If you are like most road cycling enthusiasts, you take your cycling seriously.  You want to know how your bike components work and you know when something isn’t right.  This collection of recent stories takes you to the next step of setting up shop to adjust and repair your bike and will put you in positon to assemble your next bike.


The right tools and workshop make all the difference – David Rome of Bike Radar tells you what you’ll want to have in your cycling toolbox and workshop to get most jobs done.

Home Wrench equipment for home mechanics


Good advice is readily available – If you feel like it will be hard to match the expertise of your local shop mechanic in replacing your cassette, overhauling your hubs, servicing your headsets and a lot of things that may seem more dicey, you are probably right.  But, fear not.  Great YouTube videos for the first-timer who wants to do most anything are available from Art’s Cyclery, Park Tool and GCN, making most things very doable yourself.  Here’s an example.


When you go into the shop, be careful what you say – Even though I’m handy, I know my limits.  When you go into your local bike shop and talk to a mechanic, respect where he’s coming from before you say something stupid, as James Huang of Bike Radar bluntly explains.

AngryAsian Things you should never say to your bike shop mechanic


Some jobs call for a professional – I love Gerry’s Vicious Cycle blog (“A man searches for meaning…in between leg shavings”), but he, like all of us, demonstrates how you can sometimes put yourself at risk, in his case his knees, by not getting some good help.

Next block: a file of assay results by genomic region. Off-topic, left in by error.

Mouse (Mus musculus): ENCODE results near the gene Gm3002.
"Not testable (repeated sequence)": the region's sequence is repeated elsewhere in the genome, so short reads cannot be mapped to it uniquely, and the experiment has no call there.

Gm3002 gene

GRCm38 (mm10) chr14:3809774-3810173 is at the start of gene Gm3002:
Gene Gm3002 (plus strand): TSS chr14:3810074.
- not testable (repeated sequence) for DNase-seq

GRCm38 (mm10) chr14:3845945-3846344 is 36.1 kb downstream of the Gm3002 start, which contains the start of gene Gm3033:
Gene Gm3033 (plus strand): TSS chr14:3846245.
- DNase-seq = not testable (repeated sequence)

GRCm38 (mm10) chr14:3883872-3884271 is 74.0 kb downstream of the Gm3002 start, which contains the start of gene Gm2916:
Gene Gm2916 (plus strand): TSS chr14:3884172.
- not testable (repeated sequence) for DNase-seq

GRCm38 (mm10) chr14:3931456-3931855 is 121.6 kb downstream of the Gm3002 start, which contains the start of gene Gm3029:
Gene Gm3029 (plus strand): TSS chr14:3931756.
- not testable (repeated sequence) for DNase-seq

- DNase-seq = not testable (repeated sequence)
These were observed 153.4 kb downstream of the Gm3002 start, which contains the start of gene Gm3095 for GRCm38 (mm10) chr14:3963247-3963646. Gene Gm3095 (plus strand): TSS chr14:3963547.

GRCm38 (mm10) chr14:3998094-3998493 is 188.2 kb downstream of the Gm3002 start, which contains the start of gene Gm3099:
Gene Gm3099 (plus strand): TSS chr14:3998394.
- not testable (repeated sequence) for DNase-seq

Photo: Vicious Cycle blog


Dont forget to do the easy, often overlooked things – While you may be planning to become a do-it-yourself wrench to handle the big, expensive jobs, make sure you are keeping on top of the basics.  Service your pedals, freehub, chain, etc..  Once again, David Rome lays it out for us here and a you can go through a good video checklist below.


Building your own bike is the best part – Some of us set up a workshop, acquire the tools and build the confidence to repair bikes with the real goal of eventually building our own bike.  While assembling a bike is usually easier than fixing one that needs a lot of work, having done that work at different places on the bike puts you in a good position to build one from its components.  Skip down to Step 3 in this piece from Gear Patrol for some good tips.


Photo: Gear Patrol

While you’ll have to spend some money on tools and your workshop to save some money on shop repairs, you’ll eventually recoup your costs and save the time and trouble of having others fix things you can do yourself.  Beyond that, there’s a lot of satisfaction in being able to take care of a lot of your own cycling needs.  Lift a glass to toast your accomplishment.

Enjoy the ride!


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